Rachelle Garniez

February 6, 2017 | By | Add a Comment

Much has been written, reported, and broadcast about the celebrity death toll in 2016. While it is probably not substantially different from previous years, it did seem that a disproportionate number of major figures left us. I doubt that there has been a more personal, smart, funny, touching celebration of the artistry and legacy of those who have passed than Rachelle Garniez’s “Farewell Party” at that downtown hotbed of cabaret artistry, Pangea.

The singer has a voice like no other, flowing from growling lows to Yma Sumac highs and never losing track of the lyrics and story as she displays her vocal prowess in unique and surprising ways. On various songs she plays piano, guitar, and (most often and most wonderfully) accordion, receiving brilliant support from Derek Nievergelt on bass and Karen Waltuch on viola. A couple of instrumental moments had stunning impact. The beauty of what Garniez called the show’s “underture” created a gentle, somber, elegiac mood that set a tone for the evening right from the start. The arrangements for the vocal numbers were so specific that at times it seemed that she was magically bending the sounds of the instruments to be extensions of her voice.

One positive side of the tragedy of all those deaths is that the material at hand is incredible. The choices still managed to be generally unexpected and totally appropriate to the show and the singer. Apparently, most of her shows are filled with original material, but she displayed such a sure and involving ability to make covers her own that I hope she pursues this avenue more in the future. I would be first in line for a “Rachel Garniez Broadway Night.”

On a raw, unpolished “Pure Imagination”(Bricusse & Newley), accompanying herself on piano and whirling, rainbow-colored bell wheel, she delivered a vocal that was filled with childlike innocence. Switching to accordion, she used some Buckwheat Zydeco to get us into Prince’s “Raspberry Beret”; I would guess that her solid phrasing opened up the lyrics of this well-known song for a lot of the audience. While everything was wonderfully personal, she seemed to have a special connection to the great singer Sharon Jones, which made “100 Days, 100 Nights” (Bosco Mann) a highlight. There were nods to everyone from John Glenn to Maurice White to Zsa Zsa Gabor. I didn’t expect to hear “The Song from Moulin Rouge” (Georges Auric, Jacques Larue), which she sang in its original French and connected to an intriguing story about Muriel Smith, who dubbed Gabor’s vocals in the movie. I particularly loved these arcane little asides that were peppered through the show.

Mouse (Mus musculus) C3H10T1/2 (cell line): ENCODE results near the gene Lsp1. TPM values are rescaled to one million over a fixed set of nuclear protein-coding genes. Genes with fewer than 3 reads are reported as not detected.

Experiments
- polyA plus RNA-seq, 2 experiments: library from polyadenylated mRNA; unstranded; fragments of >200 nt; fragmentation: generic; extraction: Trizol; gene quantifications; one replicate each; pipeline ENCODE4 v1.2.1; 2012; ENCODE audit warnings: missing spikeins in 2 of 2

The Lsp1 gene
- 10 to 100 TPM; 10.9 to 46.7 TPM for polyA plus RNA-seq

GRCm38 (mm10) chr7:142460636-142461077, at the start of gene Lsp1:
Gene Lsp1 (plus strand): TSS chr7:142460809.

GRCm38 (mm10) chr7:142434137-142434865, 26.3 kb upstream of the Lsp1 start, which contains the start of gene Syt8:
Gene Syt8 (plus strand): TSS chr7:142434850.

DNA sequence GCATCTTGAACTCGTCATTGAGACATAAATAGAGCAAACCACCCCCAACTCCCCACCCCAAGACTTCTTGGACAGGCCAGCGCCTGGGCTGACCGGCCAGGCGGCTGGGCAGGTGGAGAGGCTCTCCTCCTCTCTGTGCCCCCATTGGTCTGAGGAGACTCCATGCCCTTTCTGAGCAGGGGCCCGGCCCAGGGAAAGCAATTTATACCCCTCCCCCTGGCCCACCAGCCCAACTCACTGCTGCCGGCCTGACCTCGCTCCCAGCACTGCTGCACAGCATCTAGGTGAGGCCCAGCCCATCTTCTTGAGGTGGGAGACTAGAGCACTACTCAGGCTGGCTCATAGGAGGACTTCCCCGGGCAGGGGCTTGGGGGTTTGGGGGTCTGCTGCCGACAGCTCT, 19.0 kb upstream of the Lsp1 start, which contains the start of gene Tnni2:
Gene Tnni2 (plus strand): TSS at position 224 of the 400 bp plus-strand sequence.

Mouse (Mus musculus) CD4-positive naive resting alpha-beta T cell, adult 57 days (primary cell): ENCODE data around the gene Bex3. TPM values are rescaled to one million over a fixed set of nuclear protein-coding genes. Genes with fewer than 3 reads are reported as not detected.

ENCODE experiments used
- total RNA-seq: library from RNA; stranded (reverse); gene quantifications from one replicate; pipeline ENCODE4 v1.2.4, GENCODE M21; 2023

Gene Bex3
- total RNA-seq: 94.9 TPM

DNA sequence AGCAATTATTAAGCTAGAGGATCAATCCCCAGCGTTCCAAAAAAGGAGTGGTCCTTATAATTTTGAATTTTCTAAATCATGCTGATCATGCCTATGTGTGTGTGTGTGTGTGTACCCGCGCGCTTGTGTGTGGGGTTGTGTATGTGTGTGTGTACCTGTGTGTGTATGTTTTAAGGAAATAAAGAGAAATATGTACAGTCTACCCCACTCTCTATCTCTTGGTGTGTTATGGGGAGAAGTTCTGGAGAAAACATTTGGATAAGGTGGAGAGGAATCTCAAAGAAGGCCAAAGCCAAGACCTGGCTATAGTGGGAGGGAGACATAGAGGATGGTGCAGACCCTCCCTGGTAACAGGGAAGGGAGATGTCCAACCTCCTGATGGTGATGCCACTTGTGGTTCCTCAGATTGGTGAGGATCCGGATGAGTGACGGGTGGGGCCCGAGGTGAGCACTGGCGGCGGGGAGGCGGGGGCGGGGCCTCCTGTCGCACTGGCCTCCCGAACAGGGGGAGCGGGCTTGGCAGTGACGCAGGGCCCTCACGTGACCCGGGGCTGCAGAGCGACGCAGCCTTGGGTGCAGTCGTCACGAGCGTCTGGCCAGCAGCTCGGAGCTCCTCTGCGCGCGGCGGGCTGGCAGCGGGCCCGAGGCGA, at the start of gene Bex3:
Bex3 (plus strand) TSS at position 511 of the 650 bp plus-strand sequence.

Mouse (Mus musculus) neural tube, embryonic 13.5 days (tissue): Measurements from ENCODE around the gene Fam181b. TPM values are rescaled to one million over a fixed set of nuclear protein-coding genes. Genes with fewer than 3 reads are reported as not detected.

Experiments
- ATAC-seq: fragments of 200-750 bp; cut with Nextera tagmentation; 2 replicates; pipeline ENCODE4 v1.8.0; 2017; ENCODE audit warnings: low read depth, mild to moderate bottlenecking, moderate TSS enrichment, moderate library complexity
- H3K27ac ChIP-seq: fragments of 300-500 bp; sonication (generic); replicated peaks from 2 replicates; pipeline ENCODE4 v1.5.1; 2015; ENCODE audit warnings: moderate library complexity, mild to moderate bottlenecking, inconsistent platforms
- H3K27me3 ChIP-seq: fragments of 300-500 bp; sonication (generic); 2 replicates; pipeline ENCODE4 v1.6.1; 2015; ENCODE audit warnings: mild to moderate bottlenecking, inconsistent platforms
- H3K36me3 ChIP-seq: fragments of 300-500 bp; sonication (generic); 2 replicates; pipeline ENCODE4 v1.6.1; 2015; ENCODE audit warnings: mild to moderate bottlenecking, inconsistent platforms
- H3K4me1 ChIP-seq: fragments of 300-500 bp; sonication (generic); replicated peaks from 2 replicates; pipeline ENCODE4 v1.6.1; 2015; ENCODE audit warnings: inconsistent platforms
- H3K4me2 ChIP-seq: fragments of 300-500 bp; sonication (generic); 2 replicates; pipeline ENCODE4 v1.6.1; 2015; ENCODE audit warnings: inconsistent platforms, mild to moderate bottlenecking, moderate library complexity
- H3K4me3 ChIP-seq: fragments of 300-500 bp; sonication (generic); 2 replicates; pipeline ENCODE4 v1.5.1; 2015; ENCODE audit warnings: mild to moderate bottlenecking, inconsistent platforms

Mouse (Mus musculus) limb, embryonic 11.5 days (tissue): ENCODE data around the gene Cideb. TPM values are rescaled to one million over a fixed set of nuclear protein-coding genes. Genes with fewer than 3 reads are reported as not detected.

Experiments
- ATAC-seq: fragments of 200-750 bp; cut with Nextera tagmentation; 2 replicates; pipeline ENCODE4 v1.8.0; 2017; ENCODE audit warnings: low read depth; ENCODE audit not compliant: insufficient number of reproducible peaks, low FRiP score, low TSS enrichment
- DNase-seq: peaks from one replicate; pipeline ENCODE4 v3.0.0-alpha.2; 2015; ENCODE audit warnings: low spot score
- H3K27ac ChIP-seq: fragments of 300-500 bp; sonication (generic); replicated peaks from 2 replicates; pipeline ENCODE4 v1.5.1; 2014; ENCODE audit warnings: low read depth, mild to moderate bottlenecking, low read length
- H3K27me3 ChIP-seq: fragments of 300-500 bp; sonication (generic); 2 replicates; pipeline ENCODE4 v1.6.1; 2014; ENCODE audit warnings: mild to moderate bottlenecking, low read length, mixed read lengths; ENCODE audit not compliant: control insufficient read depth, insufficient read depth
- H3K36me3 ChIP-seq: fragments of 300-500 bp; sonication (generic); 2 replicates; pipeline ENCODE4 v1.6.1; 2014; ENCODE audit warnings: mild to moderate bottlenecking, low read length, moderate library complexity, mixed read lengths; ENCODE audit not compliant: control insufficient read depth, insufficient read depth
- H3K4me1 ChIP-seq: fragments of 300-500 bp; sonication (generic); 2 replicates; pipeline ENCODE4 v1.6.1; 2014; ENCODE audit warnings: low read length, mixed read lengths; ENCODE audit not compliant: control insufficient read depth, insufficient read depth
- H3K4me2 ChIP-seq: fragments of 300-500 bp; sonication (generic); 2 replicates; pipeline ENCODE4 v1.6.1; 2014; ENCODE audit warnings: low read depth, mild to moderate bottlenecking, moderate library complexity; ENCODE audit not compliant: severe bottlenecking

She really dug into the lyrics of Leon Russell’s “Tight Rope” and gave the line “…up on a tightwire flanked by life and the funeral pyre” special resonance. In a brief bow to the present political situation, she connected Mose Allison’s “Monsters of the Id” to the current White House. The show closed with two great Leonard Cohen songs. First was “Anthem,” made all the more haunting because she had placed bells strategically throughout the house, and at the chorus of “…ring the bells that still can ring,” audience members added their sounds to the bell wheel on stage. It was yet another moment of homemade theatrical magic. Then came a beautiful “Dance Me to the End of Love.”

“Farewell Party” was a very special show and Rachelle Garniez is a very special singer. I am eager to see what she does next.

“Farewell Party”
Pangea – December 28, January 31

Category: Reviews

About the Author ()

Gerry Geddes has directed many cabaret artists, among them Darius de Haas, Andre de Shields, and Helen Baldassare. He's created several musical revues, including the Bistro- and MAC Award-winning "Monday in the Dark with George," and he has produced two Bistro Award-winning CDs. His most recent theatre credit is directing "Hamlet" at the ArcLight Theatre with Australian actor/writer Matthew Newton. He's taught vocal performance at The New School, NYU, and London's Goldsmith College, and conducted private workshops and master classes. As a writer and critic, he covered New York's theatre and cabaret scene for thirty years for various local publications, and for nearly ten years, he co-wrote a national entertainment column. His lyrics have been sung by several cabaret artists, and he's currently at work on a memoir of his life in the city.

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